Reirradiation using SRS for recurrent pediatric brain tumors appears safe with good local control. Innovations that improve overall disease control should continue because survival outcomes after relapse remain poor.

Approximately 27% of childhood malignancies are primary brain tumors.1 The standard of care for most high-grade malignant brain tumors involves maximally safe resection (gross-total resection [GTR] or subtotal resection [STR]) and adjuvant chemoradiation.2 Locally aggressive, recurrent nonmalignant primary brain tumors are also often treated with maximally safe resection followed by radiation. However, the recurrence of primary brain tumors after an initial treatment course that includes radiation therapy remains a challenge. Surgery and chemotherapy are frequently used as salvage options due to concerns about cumulative central nervous system (CNS) toxicity with reirradiation.

Several studies have shown the benefit of external beam reirradiation for recurrent CNS malignancies in adult patients.35 However, the utility of conventional radiation techniques in reirradiation is limited by concern for high cumulative doses to normal tissue and increased risk of potential complications.6 More precise radiation techniques, such as stereotactic radiosurgery (SRS), have provided another possibility for the use of reirradiation as a salvage option. SRS is a relatively new modality for the management of pediatric brain tumors. SRS allows for precise delivery of high radiation doses with a steep dose drop-off to adjacent normal structures. This may optimize local tumor control while minimizing adverse radiation effects in the CNS such as cognitive decline7 and myelopathy,8 although radiation necrosis is a serious SRS dose-limiting complication that must be considered.9 SRS has been used in many clinical settings with good success to treat adult tumor patients.9,10 However, limited pediatric studies are available on SRS for the treatment of recurrent brain tumors in children. The aim of this study was to evaluate the efficacy and safety of SRS in pediatric patients with recurrent primary brain tumors.

Methods

In this retrospective analysis, pediatric patients treated with SRS for recurrent solid brain tumors at Stanford University from 2000 to 2019 were identified. We included patients as old as 24 years at the time of SRS who were treated with the initial course of tumor-directed therapy by pediatric neuro-oncologists at our institution. Patients with primary disease of the spine or extracranial sites were excluded. Patient demographic characteristics, tumor histology, and treatment details were recorded. Brain tumors diagnosed prior to 2016 were graded according to the 2000 World Health Organization (WHO) criteria, and the 2016 WHO criteria were used for tumors diagnosed thereafter.11 This study was approved by the Stanford Institutional Review Board.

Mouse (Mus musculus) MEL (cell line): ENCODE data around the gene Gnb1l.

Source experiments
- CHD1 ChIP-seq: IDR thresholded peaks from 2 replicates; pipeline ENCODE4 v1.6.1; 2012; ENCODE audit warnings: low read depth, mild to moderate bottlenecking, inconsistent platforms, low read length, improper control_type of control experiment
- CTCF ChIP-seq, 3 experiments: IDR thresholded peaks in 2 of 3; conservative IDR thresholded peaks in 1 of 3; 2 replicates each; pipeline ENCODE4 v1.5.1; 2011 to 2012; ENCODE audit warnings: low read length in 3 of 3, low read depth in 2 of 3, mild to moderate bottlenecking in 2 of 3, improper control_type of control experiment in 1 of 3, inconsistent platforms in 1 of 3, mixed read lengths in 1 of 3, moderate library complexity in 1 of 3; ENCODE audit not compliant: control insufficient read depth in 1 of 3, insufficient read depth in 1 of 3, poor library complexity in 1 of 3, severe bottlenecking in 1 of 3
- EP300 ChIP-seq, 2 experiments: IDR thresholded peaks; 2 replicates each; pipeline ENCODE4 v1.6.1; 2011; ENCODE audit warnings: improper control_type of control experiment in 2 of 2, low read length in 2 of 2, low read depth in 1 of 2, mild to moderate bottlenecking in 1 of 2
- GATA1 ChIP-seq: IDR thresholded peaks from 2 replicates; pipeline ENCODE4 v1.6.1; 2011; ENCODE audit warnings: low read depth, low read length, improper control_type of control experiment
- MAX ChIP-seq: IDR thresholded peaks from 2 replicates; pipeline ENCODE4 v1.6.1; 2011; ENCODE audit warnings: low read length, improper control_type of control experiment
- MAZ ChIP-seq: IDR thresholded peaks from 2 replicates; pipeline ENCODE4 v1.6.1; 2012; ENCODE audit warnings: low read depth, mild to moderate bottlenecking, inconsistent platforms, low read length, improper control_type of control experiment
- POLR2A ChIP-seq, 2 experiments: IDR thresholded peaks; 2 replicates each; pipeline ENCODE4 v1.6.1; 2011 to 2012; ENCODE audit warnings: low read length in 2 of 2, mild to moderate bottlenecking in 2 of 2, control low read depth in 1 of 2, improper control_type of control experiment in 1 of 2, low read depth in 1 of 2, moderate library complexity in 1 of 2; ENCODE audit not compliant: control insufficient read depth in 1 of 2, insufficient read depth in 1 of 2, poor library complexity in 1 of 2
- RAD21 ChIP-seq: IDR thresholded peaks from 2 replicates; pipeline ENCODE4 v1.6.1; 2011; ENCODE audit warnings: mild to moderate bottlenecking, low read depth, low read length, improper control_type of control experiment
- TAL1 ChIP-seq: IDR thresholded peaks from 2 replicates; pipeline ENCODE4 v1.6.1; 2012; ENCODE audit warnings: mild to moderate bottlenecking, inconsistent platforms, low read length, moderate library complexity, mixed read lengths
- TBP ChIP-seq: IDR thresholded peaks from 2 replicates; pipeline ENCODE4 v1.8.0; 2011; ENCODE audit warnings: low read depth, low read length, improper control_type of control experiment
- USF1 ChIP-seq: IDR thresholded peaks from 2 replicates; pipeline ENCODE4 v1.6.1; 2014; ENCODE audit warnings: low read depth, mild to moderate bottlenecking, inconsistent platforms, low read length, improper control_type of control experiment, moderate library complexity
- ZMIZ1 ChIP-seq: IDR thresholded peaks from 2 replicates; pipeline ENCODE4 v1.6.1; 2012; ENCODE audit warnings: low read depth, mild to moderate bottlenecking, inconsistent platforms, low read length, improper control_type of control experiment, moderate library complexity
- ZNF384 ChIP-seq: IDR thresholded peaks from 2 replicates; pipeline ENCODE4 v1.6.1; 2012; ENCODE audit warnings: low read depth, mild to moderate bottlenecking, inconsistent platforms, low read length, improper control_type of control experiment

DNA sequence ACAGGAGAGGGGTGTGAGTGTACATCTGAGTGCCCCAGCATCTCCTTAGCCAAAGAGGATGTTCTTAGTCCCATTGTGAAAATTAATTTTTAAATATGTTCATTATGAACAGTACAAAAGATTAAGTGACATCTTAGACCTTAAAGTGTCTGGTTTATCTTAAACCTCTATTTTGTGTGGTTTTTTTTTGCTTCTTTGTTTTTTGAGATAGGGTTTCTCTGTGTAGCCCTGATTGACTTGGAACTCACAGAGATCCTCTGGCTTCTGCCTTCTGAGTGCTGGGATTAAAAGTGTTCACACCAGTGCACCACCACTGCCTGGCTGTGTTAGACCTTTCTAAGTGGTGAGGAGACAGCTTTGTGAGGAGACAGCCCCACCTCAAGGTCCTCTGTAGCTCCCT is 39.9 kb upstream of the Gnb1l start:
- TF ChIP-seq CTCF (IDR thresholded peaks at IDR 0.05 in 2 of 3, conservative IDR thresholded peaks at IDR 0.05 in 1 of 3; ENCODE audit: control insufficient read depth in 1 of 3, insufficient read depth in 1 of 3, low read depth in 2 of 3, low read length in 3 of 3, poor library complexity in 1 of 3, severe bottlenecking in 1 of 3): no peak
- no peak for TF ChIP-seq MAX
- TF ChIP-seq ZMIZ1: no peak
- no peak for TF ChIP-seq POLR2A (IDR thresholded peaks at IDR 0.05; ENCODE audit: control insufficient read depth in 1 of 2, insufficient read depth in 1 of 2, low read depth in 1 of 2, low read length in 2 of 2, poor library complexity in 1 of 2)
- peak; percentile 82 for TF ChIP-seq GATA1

Radiation dose and fractionation were determined on the basis of previous exposure to radiation and tumor characteristics. Treatment planning did not include an additional margin around the tumor. SRS was delivered with the CyberKnife (Accuray) using previously described techniques.12 All patients were treated in the outpatient setting and received 1–5 fractions on consecutive days. The single fraction equivalent dose (SFED) was calculated using established methods with alpha/beta equal to 10.13

Patients were evaluated with MRI every 3 months after SRS, as part of standard follow-up care. Dates of local and distant failure were collected. Tumor growth or recurrence after SRS was assessed by superimposing follow-up imaging onto the SRS treatment plans. The following parameters were evaluated: local failure (LF) within the SRS target volume, distant intracranial failure (DIF) outside the SRS target volume but within the cranium, and distant metastasis (DM) outside the cranium. Lesions were excluded if patients were lost to follow-up.

Adverse radiation effects were collected from clinic notes and imaging reports. These included radiation necrosis and symptomatic neurological dysfunction. Radiation necrosis was defined on the basis of radiographic evidence assessed using MRI with diffusion and/or perfusion imaging, or pathologic confirmation of necrosis was used in the absence of residual tumor in resected lesions. Necrosis was graded using Common Terminology Criteria for Adverse Events (CTCAE) version 5.0 (US National Cancer Institute).

Statistical Analysis

Competing risk analysis was used to evaluate time from SRS treatment to LF, DIF, and DM with death as a competing risk. Patients without LF, DIF, DM, or death were censored at the date of last follow-up. Overall survival (OS) was calculated from the start date of the first SRS procedure to the date of death and censored at the time of the last follow-up. Progression-free survival (PFS) was calculated from the start date of the first SRS procedure to the date of LF, DIF, DM, or death. OS and PFS were analyzed using the Kaplan-Meier method. Data were analyzed per lesion (LF, DIF, and DM) and per patient (OS and PFS). Statistical analyses were performed with SAS version 9.4 (SAS Institute Inc.).

Results

Thirty-seven patients aged 2–24 years with recurrent primary brain malignancies were treated at Stanford University with image-guided SRS from 2000 through 2019. A total of 48 lesions were treated, and 40 lesions had evaluable follow-up imaging. The median (range) age at the start of SRS treatment was 11 (2.7–24.8) years.